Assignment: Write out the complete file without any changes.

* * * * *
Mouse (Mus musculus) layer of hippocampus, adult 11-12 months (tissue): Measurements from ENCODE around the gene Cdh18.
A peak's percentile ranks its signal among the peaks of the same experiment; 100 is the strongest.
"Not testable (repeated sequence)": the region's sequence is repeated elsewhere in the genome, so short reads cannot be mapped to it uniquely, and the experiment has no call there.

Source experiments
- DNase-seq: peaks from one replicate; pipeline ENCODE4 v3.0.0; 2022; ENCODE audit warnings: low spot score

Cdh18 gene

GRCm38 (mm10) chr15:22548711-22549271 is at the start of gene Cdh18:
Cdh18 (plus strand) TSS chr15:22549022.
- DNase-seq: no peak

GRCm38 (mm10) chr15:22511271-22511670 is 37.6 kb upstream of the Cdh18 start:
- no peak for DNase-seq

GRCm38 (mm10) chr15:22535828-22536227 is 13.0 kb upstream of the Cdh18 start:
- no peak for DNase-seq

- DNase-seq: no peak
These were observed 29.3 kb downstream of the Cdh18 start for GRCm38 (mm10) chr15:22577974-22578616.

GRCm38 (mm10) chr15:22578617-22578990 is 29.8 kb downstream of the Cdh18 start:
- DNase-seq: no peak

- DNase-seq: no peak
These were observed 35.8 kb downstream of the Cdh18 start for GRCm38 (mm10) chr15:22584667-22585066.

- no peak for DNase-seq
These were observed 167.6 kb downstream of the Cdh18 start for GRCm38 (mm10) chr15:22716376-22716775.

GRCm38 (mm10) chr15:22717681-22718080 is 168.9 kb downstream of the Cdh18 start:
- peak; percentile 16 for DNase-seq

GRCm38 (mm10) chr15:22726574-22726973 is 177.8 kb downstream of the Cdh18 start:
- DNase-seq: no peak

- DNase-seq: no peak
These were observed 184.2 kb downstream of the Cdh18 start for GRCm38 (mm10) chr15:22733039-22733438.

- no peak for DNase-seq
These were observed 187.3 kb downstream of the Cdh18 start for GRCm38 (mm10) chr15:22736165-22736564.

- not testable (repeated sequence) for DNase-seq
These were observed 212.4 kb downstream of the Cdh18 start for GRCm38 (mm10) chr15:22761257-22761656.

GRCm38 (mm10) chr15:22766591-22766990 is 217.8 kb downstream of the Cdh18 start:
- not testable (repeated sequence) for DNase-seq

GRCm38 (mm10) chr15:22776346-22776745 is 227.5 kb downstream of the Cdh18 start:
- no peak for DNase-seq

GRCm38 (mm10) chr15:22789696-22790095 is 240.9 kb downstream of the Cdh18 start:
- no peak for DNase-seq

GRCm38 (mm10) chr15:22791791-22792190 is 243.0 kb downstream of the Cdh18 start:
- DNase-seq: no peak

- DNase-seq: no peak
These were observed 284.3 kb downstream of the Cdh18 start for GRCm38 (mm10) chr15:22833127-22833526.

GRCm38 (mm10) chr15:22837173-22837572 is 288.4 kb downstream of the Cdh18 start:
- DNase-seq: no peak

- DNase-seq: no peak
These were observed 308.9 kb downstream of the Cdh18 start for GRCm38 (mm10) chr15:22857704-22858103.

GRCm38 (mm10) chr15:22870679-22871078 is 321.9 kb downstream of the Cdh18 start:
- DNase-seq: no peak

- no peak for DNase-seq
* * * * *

Mouse (Mus musculus) layer of hippocampus, adult 11-12 months (tissue): Measurements from ENCODE around the gene Cdh18.
A peak's percentile ranks its signal among the peaks of the same experiment; 100 is the strongest.
"Not testable (repeated sequence)": the region's sequence is repeated elsewhere in the genome, so short reads cannot be mapped to it uniquely, and the experiment has no call there.

Source experiments
- DNase-seq: peaks from one replicate; pipeline ENCODE4 v3.0.0; 2022; ENCODE audit warnings: low spot score

Cdh18 gene

GRCm38 (mm10) chr15:22548711-22549271 is at the start of gene Cdh18:
Cdh18 (plus strand) TSS chr15:22549022.
- DNase-seq: no peak

GRCm38 (mm10) chr15:22511271-22511670 is 37.6 kb upstream of the Cdh18 start:
- no peak for DNase-seq

GRCm38 (mm10) chr15:22535828-22536227 is 13.0 kb upstream of the Cdh18 start:
- no peak for DNase-seq

- DNase-seq: no peak
These were observed 29.3 kb downstream of the Cdh18 start for GRCm38 (mm10) chr15:22577974-22578616.

GRCm38 (mm10) chr15:22578617-22578990 is 29.8 kb downstream of the Cdh18 start:
- DNase-seq: no peak

- DNase-seq: no peak
These were observed 35.8 kb downstream of the Cdh18 start for GRCm38 (mm10) chr15:22584667-22585066.

- no peak for DNase-seq
These were observed 167.6 kb downstream of the Cdh18 start for GRCm38 (mm10) chr15:22716376-22716775.

GRCm38 (mm10) chr15:22717681-22718080 is 168.9 kb downstream of the Cdh18 start:
- peak; percentile 16 for DNase-seq

GRCm38 (mm10) chr15:22726574-22726973 is 177.8 kb downstream of the Cdh18 start:
- DNase-seq: no peak

- DNase-seq: no peak
These were observed 184.2 kb downstream of the Cdh18 start for GRCm38 (mm10) chr15:22733039-22733438.

- no peak for DNase-seq
These were observed 187.3 kb downstream of the Cdh18 start for GRCm38 (mm10) chr15:22736165-22736564.

- not testable (repeated sequence) for DNase-seq
These were observed 212.4 kb downstream of the Cdh18 start for GRCm38 (mm10) chr15:22761257-22761656.

GRCm38 (mm10) chr15:22766591-22766990 is 217.8 kb downstream of the Cdh18 start:
- not testable (repeated sequence) for DNase-seq

GRCm38 (mm10) chr15:22776346-22776745 is 227.5 kb downstream of the Cdh18 start:
- no peak for DNase-seq

GRCm38 (mm10) chr15:22789696-22790095 is 240.9 kb downstream of the Cdh18 start:
- no peak for DNase-seq

GRCm38 (mm10) chr15:22791791-22792190 is 243.0 kb downstream of the Cdh18 start:
- DNase-seq: no peak

- DNase-seq: no peak
These were observed 284.3 kb downstream of the Cdh18 start for GRCm38 (mm10) chr15:22833127-22833526.

GRCm38 (mm10) chr15:22837173-22837572 is 288.4 kb downstream of the Cdh18 start:
- DNase-seq: no peak

- DNase-seq: no peak
These were observed 308.9 kb downstream of the Cdh18 start for GRCm38 (mm10) chr15:22857704-22858103.

GRCm38 (mm10) chr15:22870679-22871078 is 321.9 kb downstream of the Cdh18 start:
- DNase-seq: no peak

- no peak for DNase-seq